Windsor: The Town

Windsor is thirty (30) miles west of central London, just beyond Heathrow airport. It is often linked to London but is officially within the Royal County of Berkshire. Historically it has been associated with two major institutions: Windsor Castle, built 1070-86 by William the Conqueror; and Eton College, founded in 1440 by King Henry VI and alma mater of Boris Johnson. Now it is also associated with the M4 motorway and Legoland.

In Shakespeare’s time the population of Windsor would have changed throughout the year, swelling when Elizabeth 1 was in residence. It is difficult to estimate the number of citizens since there was no census until the 19th century. but Tim Lambert, author of ‘A Brief History of Windsor, Berkshire, England’, estimates that “by the late 17th century the population of Windsor had probably exceeded 2,000”. ( The economy of Windsor was driven by three major forces: the court, the school and the market. Firstly, there was the court, which would have brought a major influx of people into the town and employed a range of trades and professions, including of course that of doctor. Indeed Dr Caius hints at a courtly array of patients when he speaks to the Hostess in Act 2, Scene 3: “By Gar, I love you, and I shall procure-a you de good guest; de earl, de knight, de lords, de gentlemen, my patients.” (82-4) Elizabeth apparently preferred Windsor over other royal palaces, despite (or perhaps because of) its being smaller in physical size. There is no easily accessible record of the amount of time she spent there but when she was in residence the town was full of courtiers, diplomats, foreign politicians and representatives and the itinerant band of entertainers, hustlers, tradespeople and so on that accompanied the court.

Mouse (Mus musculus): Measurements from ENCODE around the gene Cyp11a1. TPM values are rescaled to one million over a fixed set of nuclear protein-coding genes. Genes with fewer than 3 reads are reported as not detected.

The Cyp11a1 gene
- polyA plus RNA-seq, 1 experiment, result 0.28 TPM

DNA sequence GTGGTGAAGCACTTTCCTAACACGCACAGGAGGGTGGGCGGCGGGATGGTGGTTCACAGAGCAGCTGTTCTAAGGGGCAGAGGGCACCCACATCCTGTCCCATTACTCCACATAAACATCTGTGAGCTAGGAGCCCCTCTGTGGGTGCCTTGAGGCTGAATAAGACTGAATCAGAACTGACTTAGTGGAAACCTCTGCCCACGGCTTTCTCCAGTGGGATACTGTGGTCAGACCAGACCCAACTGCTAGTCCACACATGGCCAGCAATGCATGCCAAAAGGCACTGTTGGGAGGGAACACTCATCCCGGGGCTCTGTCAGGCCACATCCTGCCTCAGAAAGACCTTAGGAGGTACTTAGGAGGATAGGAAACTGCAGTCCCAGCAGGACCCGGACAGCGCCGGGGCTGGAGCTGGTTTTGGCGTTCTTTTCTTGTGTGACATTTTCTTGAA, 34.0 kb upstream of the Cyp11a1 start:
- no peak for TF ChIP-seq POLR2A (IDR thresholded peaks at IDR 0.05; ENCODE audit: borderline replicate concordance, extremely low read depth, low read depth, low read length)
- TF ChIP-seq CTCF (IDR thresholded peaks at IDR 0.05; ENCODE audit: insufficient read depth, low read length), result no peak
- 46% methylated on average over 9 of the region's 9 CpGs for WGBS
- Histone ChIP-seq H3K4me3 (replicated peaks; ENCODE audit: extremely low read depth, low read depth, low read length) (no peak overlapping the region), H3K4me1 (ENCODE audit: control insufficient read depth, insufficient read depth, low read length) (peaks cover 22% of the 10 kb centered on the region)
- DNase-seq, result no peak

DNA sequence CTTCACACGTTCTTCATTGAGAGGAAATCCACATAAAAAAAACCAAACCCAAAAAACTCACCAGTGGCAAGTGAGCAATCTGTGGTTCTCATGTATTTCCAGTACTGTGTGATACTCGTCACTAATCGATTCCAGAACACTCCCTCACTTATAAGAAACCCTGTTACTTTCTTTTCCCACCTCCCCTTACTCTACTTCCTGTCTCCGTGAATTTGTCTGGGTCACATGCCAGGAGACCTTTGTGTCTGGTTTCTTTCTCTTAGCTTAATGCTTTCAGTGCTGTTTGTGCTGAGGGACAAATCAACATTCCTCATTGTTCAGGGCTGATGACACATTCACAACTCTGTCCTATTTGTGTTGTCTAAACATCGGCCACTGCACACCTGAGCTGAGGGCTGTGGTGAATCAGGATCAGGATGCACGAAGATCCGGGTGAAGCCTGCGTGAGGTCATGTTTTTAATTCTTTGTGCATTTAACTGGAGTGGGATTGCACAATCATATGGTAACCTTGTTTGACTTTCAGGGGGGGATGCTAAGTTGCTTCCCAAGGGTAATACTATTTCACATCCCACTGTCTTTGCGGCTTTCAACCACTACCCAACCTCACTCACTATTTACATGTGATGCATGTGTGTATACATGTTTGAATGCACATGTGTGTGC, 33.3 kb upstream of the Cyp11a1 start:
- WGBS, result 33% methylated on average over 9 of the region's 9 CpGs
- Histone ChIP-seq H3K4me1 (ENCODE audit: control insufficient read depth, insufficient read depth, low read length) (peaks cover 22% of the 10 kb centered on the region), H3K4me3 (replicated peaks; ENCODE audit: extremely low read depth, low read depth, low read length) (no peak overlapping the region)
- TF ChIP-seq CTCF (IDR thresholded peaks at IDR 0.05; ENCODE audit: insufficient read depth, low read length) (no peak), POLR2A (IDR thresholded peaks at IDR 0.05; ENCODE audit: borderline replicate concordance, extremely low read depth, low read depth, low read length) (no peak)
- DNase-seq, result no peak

The school was relatively self-contained, and there was that old British tradition of the distinction between town and gown. but it would have provided some employment to townspeople as cleaners, stable hands, cooks and so on.

Windsor is often described as relatively poor, yet it contained a rich merchant class. The Elizabethan period was a time of burgeoning mercantile adventure for England, much of it sea-based, which might account for the proliferation of shipping imagery in the play. Page and Ford are both wealthy, and though the play does not identify the source of their wealth it most likely came from food, spices, textiles and minerals from Africa and the New World. They might even have dealt in slaves, though to my mind it is likely that if so, the Shakespeare who wrote The Merchant of Venice and Othello would have made something of it.

It may be of significance that some 35-40 years after Merry Wives was written a law was enacted in the town to prevent residents from allowing their pigs to wander freely in the streets.

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